Nonetheless, after considering the evidence regarding the timing of decisions related to the Private Placement and Dolly Varden's objectives for proceeding with it, the Commissions deferred to the company's board and concluded that the Private Placement had been instituted for non-defensive purposes. The Commissions acknowledged that this finding was "relatively straight forward" due to the extensive evidentiary basis supporting the non-defensive purpose.

Does or may the private placement constitute a defensive tactic?

Though the Commissions determined pursuant to the first step that the Private Placement was clearly not a defensive tactic, the Commissions went on to articulate the second step of the framework, which may require a securities regulator to intervene where an offering does not satisfy the first test of clearly not being a defensive tactic. The second step contains a non-exhaustive list of considerations that a securities regulator may look to in determining whether to intervene an offering, including:

  • would the private placement otherwise be to the benefit of the shareholders by, for example, allowing the target to continue its operations through the term of the bid or in allowing the board to engage in an auction process without unduly impairing the bid?
  • to what extent does the private placement alter the pre-existing bid dynamics, for example by depriving shareholders of the ability to tender to the bid?
  • are the investors in the private placement related parties to the target or is there other evidence that some or all of them will act in such a way as to enable the target's board to "just say no" to the bid or a competing bid?
  • is there any information available that indicates the views of the target shareholders with respect to the take-over bid and/or the private placement?
  • where a bid is underway as the private placement is being implemented, did the target's board appropriately consider the interplay between the private placement and the bid, including the effect of the resulting dilution on the bid and the need for financing?

The Commissions also noted their residual power to evaluate private placements in view of the public interest and policy considerations affecting capital markets. An emphasis was placed on the importance of the factual matrix with respect to any transactions reviewed by the Commissions.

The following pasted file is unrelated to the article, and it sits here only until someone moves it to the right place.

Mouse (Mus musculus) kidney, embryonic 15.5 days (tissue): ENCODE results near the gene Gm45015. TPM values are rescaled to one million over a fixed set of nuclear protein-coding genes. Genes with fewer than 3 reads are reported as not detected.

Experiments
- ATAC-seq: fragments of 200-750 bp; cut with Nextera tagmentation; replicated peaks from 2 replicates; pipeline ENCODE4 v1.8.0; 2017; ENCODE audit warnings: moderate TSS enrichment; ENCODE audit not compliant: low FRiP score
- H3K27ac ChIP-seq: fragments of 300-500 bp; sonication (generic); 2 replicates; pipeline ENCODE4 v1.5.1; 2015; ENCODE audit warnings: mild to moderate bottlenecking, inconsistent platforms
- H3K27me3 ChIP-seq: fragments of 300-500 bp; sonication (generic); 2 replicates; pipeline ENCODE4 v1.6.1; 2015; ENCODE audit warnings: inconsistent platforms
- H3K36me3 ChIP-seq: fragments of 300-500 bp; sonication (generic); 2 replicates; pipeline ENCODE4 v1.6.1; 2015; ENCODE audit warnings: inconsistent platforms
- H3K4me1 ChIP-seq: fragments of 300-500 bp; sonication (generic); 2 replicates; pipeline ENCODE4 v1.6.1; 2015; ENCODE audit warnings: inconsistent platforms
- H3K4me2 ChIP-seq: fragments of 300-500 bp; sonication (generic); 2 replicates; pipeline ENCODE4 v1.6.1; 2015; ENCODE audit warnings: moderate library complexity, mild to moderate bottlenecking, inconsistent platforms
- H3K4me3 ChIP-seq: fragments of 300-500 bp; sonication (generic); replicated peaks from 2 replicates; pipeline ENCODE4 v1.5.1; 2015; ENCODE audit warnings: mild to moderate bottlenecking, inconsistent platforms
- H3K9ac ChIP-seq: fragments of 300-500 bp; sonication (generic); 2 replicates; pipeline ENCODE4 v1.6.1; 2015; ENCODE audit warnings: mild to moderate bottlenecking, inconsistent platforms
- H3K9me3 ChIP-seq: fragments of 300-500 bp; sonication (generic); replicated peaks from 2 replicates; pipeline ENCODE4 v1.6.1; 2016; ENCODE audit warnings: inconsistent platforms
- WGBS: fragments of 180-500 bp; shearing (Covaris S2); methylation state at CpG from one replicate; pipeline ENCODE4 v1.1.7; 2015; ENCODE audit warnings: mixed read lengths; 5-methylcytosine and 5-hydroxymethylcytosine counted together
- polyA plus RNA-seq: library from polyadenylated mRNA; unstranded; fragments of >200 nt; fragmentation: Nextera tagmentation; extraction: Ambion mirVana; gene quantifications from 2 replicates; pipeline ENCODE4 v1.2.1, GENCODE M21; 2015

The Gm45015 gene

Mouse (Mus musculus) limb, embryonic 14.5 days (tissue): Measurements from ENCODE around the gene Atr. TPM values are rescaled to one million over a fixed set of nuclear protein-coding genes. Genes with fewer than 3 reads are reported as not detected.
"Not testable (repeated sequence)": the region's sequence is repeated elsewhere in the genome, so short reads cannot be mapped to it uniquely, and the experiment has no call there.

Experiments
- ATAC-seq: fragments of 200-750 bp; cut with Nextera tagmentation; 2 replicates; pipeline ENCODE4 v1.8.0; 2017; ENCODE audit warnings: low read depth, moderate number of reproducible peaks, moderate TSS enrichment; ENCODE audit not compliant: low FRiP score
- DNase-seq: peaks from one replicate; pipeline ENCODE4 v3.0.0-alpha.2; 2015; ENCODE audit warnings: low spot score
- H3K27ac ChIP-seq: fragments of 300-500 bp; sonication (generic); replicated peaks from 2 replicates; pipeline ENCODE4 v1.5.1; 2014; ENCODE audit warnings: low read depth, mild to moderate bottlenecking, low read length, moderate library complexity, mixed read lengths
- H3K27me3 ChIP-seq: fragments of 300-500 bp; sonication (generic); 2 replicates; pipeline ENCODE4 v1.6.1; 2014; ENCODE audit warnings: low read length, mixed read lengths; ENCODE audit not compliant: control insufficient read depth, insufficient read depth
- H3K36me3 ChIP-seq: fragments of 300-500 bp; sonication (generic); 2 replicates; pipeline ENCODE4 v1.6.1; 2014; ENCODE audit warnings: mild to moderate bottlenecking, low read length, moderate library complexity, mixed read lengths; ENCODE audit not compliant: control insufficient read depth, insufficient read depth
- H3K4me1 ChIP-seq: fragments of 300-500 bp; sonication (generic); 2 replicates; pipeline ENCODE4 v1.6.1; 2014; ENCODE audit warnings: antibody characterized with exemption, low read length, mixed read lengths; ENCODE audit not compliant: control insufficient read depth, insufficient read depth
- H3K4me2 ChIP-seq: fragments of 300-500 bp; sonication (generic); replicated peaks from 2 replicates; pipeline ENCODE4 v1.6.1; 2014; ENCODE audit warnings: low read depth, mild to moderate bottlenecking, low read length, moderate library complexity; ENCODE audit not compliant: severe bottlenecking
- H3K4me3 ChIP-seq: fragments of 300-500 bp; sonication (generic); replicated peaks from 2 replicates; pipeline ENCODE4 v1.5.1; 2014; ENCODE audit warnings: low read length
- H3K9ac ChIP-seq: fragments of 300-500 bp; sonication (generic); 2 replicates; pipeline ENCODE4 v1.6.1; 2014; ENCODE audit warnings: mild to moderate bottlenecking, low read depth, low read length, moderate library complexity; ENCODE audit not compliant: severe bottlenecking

The Commissions found that, pursuant to the first step of the framework, the Private Placement was commenced for non-defensive business purposes. The basis for this decision included: (i) Dolly Varden's precarious financial position; (ii) the implementation of a bona fide strategy, which has been contemplated by the Board well before receiving the Hecla Offer; (iii) the fact that there had been no modifications to the mechanics of the contemplated Private Placement following the commencement of the Hecla Offer; (iv) Hecla knew or ought to have known that Dolly Varden was planning to raise equity on account of numerous communications between the companies to that effect; and (v) there was evidence that Dolly Varden contemplated a larger, more dilutive, private placement, but instead opted for one that was reasonable in regards to the company's needs going forward. The Commissions also saw no public interest reason to interfere with its decision.

The decision of Re Hecla Mining was also consistent with the recent outcome in Re Red Eagle7, a case referenced by the Commissions, where the BCSC held that a private placement is not a defensive tactic if the issuer requires "some form of financing to maintain itself as a going concern."8 Although Re Red Eagle was decided prior to the new take-over bid rules taking force, the BCSC was still reluctant to interfere with a private placement unless it would have resulted in a clear abuse of capital markets9.


Re Hecla Mining provides that private placements can be conducted by target boards in the face of a non-solicited take-over bid. However, the Commissions, through the twostep framework, have clarified the scope in which such offerings will be permitted.

Boards of directors should consider the factors contained in the two-step framework outlined by the Commissions before deciding to proceed with a private placement in the context of an unsolicited take-over bid. However, the complexity and open-endedness of the considerations in the two-stage test indicate that securities regulators will retain significant discretion in evaluating any particular offering, and will take a nuanced, fact-specific approach when considering whether a private placement is being adopted for an improper purpose.


1 Re Hecla Mining Company (2016), OSC Order, online: OSC ; Re Hecla Mining, 2016 BCSECCOM 250.

2 Re Hecla Mining, 2016 BCSECCOM 359; Re Hecla Mining Company (2016), OSCB 8927.

3 National Instrument 62-103 – The Early Warning System and Related Take- Over Bid and Insider Reporting Issues.

4 National Instrument 62-104 – Take-Over Bids and Issuer Bids.

5 Amendments to NI 62-103 and NI 62-104 came into effect on May 9, 2016. In Ontario, the previous take-over bid regime was codified in Part XX of the Securities Act (Ontario) and OSC Rule 62-504 – Take-Over Bids and Issuer Bids, while the rest of Canada came under the purview of Multilateral Instrument 62-104. Now that Ontario has adopted what was previously a multilateral instrument, NI 62-104 has become nationally recognized.

6 National Policy 62-202 - Take-Over Bids – Defensive.

7 Re Red Eagle, 2015 BCSECCOM 401.

8 Ibid at para 92.

9 Ibid at para 89.

The content of this article is intended to provide a general guide to the subject matter. Specialist advice should be sought about your specific circumstances.

To print this article, all you need is to be registered on

Click to Login as an existing user or Register so you can print this article.